3. John Bishop, 1981. "Employment in Construction and Distribution Industries:The Impact of the New Jobs Tax Credit," NBER Chapters, in: Studies in Labor Markets, pages 209-246 National Bureau of Economic Research, Inc.
  4. Lawrence F. Katz, 1996. "Wage Subsidies for the Disadvantaged," NBER Working Papers 5679, National Bureau of Economic Research, Inc.
  5. Brian Bell & Richard Blundell & John Van Reenen, 1999. "Getting the unemployed back to work: the role of targeted wage subsidies," IFS Working Papers W99/12, Institute for Fiscal Studies.
  6. Hummel, Elisabeth & Jacobebbinghaus, Peter & Kohlmann, Annette & Oertel, Martina & Wübbeke, Christina & Ziegerer, Manfred, 2005. "Stichprobe der Integrierten Erwerbsbiografien : IEBS 1.0, Handbuch-Version 1.0.0 (Integrated Employment Biographies Sample IEBS 1.0)," FDZ Datenreport. Documentation on Labour Market Data 200506_de, Institut für Arbeitsmarkt- und Berufsforschung (IAB), Nürnberg [Institute for Employment Research, Nuremberg, Germany].
  7. Kevin Hollenbeck & Richard J. Willke, 1991. "The Employment and Earnings Impacts of the Targeted Jobs Tax Credit," Upjohn Working Papers and Journal Articles 91-07, W.E. Upjohn Institute for Employment Research.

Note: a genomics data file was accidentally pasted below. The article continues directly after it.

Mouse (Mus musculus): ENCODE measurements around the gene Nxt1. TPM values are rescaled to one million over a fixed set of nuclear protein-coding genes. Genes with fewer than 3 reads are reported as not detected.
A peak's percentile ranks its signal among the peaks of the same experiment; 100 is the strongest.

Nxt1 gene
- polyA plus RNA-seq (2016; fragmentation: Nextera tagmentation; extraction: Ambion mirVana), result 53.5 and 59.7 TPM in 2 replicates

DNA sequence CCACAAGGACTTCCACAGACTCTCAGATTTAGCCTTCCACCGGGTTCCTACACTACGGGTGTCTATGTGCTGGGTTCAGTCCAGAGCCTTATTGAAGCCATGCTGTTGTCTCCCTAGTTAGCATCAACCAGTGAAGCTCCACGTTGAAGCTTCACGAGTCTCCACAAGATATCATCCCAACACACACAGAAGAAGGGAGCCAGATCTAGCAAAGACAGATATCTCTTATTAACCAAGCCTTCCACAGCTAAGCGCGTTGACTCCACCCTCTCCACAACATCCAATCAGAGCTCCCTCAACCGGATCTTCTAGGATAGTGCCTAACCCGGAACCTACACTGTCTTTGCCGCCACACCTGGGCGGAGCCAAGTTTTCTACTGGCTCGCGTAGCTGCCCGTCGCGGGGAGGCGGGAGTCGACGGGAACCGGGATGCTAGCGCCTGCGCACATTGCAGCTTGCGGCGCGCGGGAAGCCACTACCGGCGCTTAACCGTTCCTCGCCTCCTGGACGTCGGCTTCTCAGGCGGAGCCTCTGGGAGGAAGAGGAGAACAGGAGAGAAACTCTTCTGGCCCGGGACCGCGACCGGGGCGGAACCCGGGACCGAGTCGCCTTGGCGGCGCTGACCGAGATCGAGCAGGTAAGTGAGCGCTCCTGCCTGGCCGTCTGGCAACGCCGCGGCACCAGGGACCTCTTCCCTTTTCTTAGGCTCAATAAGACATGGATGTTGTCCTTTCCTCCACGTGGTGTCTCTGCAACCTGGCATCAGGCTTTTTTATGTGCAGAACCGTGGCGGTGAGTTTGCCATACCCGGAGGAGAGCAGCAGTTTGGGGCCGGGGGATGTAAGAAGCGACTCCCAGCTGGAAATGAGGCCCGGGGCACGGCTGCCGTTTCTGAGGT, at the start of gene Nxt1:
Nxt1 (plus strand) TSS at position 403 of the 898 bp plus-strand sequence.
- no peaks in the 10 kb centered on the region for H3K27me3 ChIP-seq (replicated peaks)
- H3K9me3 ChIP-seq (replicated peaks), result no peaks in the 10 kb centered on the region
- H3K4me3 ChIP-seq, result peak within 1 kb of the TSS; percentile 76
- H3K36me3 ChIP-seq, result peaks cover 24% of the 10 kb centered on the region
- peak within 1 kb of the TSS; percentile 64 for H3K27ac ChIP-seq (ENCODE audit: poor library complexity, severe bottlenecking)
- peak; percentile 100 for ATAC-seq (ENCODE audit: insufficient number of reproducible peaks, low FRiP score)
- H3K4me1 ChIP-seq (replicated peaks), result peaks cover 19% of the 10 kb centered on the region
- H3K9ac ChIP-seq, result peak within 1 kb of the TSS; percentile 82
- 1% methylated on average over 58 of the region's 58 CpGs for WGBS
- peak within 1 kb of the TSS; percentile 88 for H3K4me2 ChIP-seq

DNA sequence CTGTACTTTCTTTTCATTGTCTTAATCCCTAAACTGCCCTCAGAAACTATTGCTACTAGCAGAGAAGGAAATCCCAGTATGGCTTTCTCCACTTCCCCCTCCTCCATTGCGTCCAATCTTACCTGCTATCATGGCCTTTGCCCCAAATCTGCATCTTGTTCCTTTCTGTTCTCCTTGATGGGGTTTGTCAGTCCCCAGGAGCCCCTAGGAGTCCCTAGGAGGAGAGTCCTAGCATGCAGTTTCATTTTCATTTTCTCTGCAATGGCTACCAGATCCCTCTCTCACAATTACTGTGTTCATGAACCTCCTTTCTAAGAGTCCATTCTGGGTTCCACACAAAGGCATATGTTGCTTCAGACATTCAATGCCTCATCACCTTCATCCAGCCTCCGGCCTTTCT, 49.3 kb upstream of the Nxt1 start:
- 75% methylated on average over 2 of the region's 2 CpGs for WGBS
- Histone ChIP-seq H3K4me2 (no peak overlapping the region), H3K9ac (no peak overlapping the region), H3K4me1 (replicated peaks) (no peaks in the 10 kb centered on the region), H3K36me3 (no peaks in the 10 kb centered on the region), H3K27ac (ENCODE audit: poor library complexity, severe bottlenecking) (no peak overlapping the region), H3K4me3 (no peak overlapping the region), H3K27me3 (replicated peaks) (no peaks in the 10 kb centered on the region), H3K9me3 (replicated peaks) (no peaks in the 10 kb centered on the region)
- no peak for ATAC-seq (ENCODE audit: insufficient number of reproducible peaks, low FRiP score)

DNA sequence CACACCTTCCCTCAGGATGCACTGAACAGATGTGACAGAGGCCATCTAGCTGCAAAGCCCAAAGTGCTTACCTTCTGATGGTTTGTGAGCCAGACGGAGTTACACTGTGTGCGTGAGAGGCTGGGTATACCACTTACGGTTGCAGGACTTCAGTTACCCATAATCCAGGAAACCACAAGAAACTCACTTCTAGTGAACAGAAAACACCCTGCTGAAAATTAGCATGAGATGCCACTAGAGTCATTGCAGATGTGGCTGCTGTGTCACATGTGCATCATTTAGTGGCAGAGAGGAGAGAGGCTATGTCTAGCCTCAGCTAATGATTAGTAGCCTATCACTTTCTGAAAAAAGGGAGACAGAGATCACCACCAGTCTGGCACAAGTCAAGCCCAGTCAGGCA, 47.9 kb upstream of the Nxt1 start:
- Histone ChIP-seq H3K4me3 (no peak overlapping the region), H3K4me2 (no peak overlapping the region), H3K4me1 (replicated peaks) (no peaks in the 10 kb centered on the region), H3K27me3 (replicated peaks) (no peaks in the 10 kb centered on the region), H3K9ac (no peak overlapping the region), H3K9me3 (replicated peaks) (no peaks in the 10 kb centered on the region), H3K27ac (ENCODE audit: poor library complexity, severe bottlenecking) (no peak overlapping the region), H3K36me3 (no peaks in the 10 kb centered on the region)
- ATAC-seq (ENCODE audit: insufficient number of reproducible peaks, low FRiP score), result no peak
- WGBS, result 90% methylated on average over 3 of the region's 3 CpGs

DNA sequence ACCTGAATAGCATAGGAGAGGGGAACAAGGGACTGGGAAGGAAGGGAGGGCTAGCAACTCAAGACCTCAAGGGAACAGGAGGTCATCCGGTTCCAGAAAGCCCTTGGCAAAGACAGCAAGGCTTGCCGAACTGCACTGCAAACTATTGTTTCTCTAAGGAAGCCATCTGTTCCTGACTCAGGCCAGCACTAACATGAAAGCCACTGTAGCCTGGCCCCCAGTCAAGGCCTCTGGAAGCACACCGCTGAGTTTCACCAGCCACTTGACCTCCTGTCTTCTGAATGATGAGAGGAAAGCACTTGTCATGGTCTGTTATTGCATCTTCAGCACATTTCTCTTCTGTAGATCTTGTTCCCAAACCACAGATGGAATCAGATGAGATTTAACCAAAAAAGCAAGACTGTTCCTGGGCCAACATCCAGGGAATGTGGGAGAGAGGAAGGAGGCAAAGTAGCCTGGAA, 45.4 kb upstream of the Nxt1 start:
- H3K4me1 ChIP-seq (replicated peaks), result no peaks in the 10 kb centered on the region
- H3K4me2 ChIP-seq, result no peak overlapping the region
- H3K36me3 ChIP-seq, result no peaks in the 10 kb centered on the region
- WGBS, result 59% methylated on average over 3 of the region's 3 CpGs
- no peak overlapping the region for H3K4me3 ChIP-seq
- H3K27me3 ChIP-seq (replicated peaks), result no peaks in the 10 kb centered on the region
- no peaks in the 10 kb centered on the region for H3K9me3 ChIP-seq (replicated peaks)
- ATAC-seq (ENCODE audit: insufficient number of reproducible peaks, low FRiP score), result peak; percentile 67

8. Susan Athey & Guido W. Imbens, 2006. "Identification and Inference in Nonlinear Difference-in-Differences Models," Econometrica, Econometric Society, vol. 74(2), pages 431-497, 03.
  9. Caliendo, Marco & Hujer, Reinhard & Thomsen, Stephan L., 2005. "The Employment Effects of Job Creation Schemes in Germany: A Microeconometric Evaluation," IZA Discussion Papers 1512, Institute for the Study of Labor (IZA).
  10. John P. Martin, 1998. "What Works Among Active Labour Market Policies: Evidence From OECD Countries' Experiences," OECD Labour Market and Social Policy Occasional Papers 35, OECD Publishing.
  11. John Van Reenen, 2003. "Active Labour Market Policies and the British New Deal for the Young Unemployed in Context," NBER Working Papers 9576, National Bureau of Economic Research, Inc.
  12. Fröhlich, Markus & Lechner, Michael, 2004. "Regional Treatment Intensity as an Instrument for the Evaluation of Labour Market Policies," CEPR Discussion Papers 4304, C.E.P.R. Discussion Papers.
  13. Ashenfelter, Orley C, 1978. "Estimating the Effect of Training Programs on Earnings," The Review of Economics and Statistics, MIT Press, vol. 60(1), pages 47-57, February.